In those days, Peter and John went up into the temple, at the ninth hour of prayer. And a certain man, who was lame from his mother’s womb, was carried; whom they laid every day at the gate of the temple which is called Beautiful, that he might ask alms of them that went into the temple. He, when he had seen Peter and John about to go into the temple, asked to re- ceive an alms. But Peter, with John, fasten- ing his eyes upon him, said: Look upon us. But he looked earnestly upon them, hop- ing that he should receive something of them. But Peter said: Silver and gold I have none, but what I have I give thee: In the name of Jesus Christ of Nazareth, arise and walk. And taking him by the right hand, he lifted him up: and forthwith his feet and soles received strength. And he leaping up, stood and walked: and went in with them into the temple, walking, and leaping, and praising God. And all the people saw him walking and praising God. And they knew him, that it was he who sat begging alms at the Beautiful Gate of the temple: and they were filled with wonder and amazement at that which had happened to him.
Verse 1. To the temple. Though the Jewish ceremonies were shortly to cease, yet it was not unlawful to follow them; and they went to the temple as a proper place for prayer. Wi. — The ninth hour, that is, about three in the afternoon. But we must here observe, that the Hebrews divided the light into twelve hours, and the dark into twelve hours; so that their hours would be of unequal length: longer in summer, shorter in winter. Menochius. — The custom of praying three times in the day, is ancient among the Jews. Daniel at Babylon opened his window on the side which looked towards the temple of Jerusalem, and three times a day bent his knees before the Lord. The ancient Fathers of the Church have strongly recommended this established custom of praying three times in the day, morning, noon, and evening. It is indeed not a precept, but a religious observation, to which she invites all her children. See S. Clem. of Alex. Constit. lib. vii. c. 24. Tertullian de Jejuniis, &c. — In Catholic countries, the toll of a bell at morning, noon, and evening, announces the time for the recital of the Angelus Domini, a short prayer, in honour of the incarnation. At these moments, all, however employed, whether at labour in the field, or at home, all cease from their employment, till they have recited the prayer. The repetition of this, and similar practices, cannot be too strongly recommended to Catholics of the present day. They are of singular advantage in recalling the soul, which is too easily dissipated and distracted, to God, her first beginning, and her last end. A.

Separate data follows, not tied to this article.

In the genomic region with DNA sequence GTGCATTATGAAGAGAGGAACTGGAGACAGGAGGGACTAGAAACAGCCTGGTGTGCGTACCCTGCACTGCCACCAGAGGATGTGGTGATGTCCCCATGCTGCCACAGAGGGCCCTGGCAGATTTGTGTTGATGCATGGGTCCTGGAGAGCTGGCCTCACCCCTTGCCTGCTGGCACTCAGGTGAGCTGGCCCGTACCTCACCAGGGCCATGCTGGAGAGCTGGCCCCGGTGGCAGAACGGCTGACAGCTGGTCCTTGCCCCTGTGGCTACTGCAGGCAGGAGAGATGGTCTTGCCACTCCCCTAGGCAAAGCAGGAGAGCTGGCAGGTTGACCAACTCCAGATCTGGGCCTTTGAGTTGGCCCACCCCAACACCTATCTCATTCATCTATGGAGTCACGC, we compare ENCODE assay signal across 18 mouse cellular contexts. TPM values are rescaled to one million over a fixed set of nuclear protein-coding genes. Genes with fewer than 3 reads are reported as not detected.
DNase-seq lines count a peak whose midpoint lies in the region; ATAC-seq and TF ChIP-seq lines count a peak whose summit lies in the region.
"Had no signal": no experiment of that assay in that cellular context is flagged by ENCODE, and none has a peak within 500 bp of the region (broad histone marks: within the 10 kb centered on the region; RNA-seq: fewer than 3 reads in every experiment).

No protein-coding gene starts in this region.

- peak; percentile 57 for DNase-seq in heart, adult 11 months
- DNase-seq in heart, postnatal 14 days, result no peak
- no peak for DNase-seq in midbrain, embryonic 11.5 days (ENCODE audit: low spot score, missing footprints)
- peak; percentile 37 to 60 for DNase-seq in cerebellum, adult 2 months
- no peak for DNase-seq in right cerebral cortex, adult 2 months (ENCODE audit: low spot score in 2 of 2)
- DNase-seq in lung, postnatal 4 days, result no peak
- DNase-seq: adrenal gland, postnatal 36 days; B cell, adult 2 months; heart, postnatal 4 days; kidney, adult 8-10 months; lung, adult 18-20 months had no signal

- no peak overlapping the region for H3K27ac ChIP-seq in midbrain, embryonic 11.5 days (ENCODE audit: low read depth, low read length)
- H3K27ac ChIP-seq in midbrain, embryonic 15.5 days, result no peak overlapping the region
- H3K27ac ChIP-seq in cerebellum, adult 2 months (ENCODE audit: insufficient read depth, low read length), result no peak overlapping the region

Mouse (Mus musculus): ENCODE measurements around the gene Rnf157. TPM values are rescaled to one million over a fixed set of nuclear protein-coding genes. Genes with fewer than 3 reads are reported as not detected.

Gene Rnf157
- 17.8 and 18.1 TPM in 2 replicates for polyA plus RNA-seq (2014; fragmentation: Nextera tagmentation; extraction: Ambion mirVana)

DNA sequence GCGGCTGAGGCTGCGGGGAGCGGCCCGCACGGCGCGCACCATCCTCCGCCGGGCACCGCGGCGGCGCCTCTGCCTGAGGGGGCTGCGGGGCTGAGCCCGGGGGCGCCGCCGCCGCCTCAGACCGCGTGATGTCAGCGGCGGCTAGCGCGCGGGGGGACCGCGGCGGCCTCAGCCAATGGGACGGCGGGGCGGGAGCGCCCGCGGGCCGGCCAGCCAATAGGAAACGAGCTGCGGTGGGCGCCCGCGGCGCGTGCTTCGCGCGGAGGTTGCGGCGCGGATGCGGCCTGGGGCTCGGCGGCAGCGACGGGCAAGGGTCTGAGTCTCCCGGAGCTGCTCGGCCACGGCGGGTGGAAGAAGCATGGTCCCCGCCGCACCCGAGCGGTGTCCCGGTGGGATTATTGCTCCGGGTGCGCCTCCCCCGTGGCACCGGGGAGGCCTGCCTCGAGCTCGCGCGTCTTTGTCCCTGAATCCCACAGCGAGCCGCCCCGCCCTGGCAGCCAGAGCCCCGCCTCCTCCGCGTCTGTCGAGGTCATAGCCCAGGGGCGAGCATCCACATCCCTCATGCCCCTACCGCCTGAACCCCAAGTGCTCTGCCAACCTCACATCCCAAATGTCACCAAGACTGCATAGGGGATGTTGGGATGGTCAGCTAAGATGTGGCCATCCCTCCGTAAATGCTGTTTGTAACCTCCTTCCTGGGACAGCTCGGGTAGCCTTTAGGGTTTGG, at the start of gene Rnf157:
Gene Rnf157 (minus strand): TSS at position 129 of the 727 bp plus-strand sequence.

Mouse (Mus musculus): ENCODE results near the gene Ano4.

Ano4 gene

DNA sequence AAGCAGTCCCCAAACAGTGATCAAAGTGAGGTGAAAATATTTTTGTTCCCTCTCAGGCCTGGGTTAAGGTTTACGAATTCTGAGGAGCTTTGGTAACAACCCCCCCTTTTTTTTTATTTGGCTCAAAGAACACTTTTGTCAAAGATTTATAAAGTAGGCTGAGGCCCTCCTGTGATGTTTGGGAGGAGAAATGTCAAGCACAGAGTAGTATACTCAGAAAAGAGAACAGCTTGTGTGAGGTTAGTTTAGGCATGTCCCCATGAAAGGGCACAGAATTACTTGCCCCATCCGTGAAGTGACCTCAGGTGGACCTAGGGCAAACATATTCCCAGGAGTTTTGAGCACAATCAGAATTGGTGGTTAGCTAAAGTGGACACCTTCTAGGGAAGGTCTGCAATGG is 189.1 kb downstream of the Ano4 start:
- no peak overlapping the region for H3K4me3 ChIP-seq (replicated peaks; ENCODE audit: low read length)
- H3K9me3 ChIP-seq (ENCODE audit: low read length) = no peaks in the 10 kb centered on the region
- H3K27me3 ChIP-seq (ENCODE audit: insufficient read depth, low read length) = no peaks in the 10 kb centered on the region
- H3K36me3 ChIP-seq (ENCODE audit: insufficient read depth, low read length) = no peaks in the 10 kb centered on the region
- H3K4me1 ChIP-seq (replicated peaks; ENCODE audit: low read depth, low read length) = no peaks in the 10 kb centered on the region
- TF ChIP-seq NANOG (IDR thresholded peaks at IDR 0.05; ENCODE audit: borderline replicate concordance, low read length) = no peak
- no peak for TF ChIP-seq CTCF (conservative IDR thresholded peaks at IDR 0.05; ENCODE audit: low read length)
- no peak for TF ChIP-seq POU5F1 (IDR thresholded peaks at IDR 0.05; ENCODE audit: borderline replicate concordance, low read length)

Verse 4. Look upon us. S. Peter said this to raise his attention and expectation, but the poor man thought of nothing but an alms. Wi.
Verse 6. But what I have, I give thee. Though S. Luke told us, (c. ii. 43.) that the apostles did many miracles and prodigies, yet this is the first specified. In the name of Jesus of Nazareth, (known by that name, though of Bethlehem) arise, and walk. In the name of Jesus, lately nailed to a cross. Wi. — This is not the shadow of a great name, magni nominis umbra, but the truth of what it signifies, a Saviour. Not without reason is this name in the Canticles compared to oil, in its three-fold properties, of affording light, food, and medicine. When preached, it enlightens; thought on, it feeds us; and called on, it assuages our grief. Whence has such a sudden light of faith spread over the world, but in preaching the name of Jesus? How did this light shine, and attract the eyes of all, when proceeding like lightning from the mouth of Peter, it strengthened the weakness of the lame man’s feet, and enlightened the minds of many spiritually blind? Did he not then scatter fire, when he exclaimed, in the name of our Lord Jesus Christ, arise and walk? This name is food too. Are you not refreshed, as often as you recall it to your mind? What is as powerful in consoling the mind? What so soon repairs our wearied senses, and gives new vigour to our strength; encourages virtues, cherishes chaste affections? All food is dry to me, if not seasoned with this oil; insipid, unless sprinkled with this salt. If you write, I relish it not, unless I read the name of Jesus. If your read, or speak, I take no pleasure in it, unless I hear the name of Jesus. Jesus is honey in the mouth, music to the ear, but ecstasy to the heart. This is also my medicine. Are you sad? let Jesus enter your heart, and thence ascend upon your tongue. And behold, at the rising of this star, every cloud will retire, and serenity return. Do you fall into a crime, or run on the brink of despair: call on this name of life, and you shall be restored to life, &c. S. Bernard, Serm. xv. super Cant. propè medium.